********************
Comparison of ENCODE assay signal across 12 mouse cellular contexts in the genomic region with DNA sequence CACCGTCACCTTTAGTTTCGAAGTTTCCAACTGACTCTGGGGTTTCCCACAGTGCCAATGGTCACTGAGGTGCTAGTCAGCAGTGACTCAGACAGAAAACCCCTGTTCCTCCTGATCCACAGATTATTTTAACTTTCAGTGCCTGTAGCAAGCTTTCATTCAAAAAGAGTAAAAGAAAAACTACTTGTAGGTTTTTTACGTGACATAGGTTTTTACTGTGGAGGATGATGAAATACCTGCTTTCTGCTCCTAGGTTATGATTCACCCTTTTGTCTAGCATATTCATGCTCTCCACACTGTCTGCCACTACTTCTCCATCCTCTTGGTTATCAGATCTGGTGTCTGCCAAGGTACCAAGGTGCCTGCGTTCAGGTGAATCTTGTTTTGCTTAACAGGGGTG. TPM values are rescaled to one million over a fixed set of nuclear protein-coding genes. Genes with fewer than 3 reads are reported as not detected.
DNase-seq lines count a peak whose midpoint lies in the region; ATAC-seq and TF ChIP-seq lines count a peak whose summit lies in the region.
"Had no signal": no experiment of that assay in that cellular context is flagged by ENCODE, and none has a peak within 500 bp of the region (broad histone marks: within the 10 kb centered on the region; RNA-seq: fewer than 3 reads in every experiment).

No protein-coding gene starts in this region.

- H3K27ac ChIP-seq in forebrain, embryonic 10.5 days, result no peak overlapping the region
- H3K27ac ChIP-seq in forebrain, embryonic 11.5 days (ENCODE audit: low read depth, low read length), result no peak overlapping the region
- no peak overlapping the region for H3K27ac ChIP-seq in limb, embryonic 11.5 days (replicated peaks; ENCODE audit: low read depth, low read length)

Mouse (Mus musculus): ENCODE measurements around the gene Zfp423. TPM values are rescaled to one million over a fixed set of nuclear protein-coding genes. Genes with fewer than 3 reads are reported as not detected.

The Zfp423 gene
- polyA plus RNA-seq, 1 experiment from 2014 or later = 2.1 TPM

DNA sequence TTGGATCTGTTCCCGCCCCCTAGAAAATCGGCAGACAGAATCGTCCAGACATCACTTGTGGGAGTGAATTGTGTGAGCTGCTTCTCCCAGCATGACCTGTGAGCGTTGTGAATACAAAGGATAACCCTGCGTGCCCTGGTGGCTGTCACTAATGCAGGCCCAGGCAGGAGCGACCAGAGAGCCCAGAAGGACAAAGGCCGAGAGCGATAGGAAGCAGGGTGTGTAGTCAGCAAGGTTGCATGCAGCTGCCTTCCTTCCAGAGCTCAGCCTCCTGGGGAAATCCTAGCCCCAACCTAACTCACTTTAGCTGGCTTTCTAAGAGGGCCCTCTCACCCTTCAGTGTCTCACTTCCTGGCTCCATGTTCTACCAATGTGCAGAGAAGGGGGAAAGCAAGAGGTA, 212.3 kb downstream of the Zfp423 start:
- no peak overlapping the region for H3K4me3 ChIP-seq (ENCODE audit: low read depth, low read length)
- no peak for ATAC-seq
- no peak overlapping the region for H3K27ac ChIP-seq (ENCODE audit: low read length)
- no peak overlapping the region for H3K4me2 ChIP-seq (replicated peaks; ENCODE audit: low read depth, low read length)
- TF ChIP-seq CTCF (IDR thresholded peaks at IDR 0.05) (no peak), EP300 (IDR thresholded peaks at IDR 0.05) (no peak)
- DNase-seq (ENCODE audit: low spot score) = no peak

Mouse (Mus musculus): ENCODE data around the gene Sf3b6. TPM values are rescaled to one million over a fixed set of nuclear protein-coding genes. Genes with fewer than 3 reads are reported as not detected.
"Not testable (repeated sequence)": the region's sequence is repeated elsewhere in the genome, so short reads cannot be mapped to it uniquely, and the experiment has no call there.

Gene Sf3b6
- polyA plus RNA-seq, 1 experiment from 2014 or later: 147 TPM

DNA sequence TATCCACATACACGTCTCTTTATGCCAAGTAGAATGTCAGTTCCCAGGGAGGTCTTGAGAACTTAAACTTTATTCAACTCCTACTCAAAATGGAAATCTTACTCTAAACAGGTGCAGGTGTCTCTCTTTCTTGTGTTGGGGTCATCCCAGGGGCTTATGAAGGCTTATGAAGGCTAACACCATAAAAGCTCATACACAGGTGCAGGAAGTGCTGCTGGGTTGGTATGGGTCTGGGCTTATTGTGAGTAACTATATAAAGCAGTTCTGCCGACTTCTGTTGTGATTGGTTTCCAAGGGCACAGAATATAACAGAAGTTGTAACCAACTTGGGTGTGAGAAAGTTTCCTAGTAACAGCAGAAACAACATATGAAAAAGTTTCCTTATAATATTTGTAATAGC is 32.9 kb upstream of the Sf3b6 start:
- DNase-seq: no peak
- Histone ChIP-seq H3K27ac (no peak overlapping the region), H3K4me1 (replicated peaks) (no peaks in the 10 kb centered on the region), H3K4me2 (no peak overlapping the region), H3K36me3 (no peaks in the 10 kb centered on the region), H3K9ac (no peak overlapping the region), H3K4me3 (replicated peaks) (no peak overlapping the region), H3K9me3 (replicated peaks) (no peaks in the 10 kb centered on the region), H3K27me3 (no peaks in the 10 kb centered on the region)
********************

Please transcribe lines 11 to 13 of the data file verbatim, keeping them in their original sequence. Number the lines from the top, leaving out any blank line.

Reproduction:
DNA sequence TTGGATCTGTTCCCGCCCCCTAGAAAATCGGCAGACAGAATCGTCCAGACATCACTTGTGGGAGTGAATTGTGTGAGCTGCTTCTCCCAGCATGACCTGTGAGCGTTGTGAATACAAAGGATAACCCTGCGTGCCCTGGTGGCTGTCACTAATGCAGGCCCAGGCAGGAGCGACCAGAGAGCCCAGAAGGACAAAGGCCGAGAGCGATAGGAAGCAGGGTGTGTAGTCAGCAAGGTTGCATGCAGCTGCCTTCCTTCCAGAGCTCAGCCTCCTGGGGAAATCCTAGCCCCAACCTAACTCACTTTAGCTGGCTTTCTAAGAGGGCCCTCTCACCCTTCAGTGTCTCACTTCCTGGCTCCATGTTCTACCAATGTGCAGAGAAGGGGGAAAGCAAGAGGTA, 212.3 kb downstream of the Zfp423 start:
- no peak overlapping the region for H3K4me3 ChIP-seq (ENCODE audit: low read depth, low read length)
- no peak for ATAC-seq